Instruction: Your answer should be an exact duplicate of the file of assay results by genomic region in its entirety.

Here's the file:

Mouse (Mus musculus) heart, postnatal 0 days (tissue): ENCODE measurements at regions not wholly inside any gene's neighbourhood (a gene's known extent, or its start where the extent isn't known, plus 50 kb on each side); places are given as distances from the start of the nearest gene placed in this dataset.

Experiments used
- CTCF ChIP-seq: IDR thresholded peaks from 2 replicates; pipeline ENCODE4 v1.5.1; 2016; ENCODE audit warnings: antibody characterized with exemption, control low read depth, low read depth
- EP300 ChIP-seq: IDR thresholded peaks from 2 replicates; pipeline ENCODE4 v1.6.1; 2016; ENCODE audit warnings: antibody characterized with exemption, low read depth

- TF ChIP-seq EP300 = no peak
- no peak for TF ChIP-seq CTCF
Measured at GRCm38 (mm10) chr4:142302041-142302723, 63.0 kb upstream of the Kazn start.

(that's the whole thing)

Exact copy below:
Mouse (Mus musculus) heart, postnatal 0 days (tissue): ENCODE measurements at regions not wholly inside any gene's neighbourhood (a gene's known extent, or its start where the extent isn't known, plus 50 kb on each side); places are given as distances from the start of the nearest gene placed in this dataset.

Experiments used
- CTCF ChIP-seq: IDR thresholded peaks from 2 replicates; pipeline ENCODE4 v1.5.1; 2016; ENCODE audit warnings: antibody characterized with exemption, control low read depth, low read depth
- EP300 ChIP-seq: IDR thresholded peaks from 2 replicates; pipeline ENCODE4 v1.6.1; 2016; ENCODE audit warnings: antibody characterized with exemption, low read depth

- TF ChIP-seq EP300 = no peak
- no peak for TF ChIP-seq CTCF
Measured at GRCm38 (mm10) chr4:142302041-142302723, 63.0 kb upstream of the Kazn start.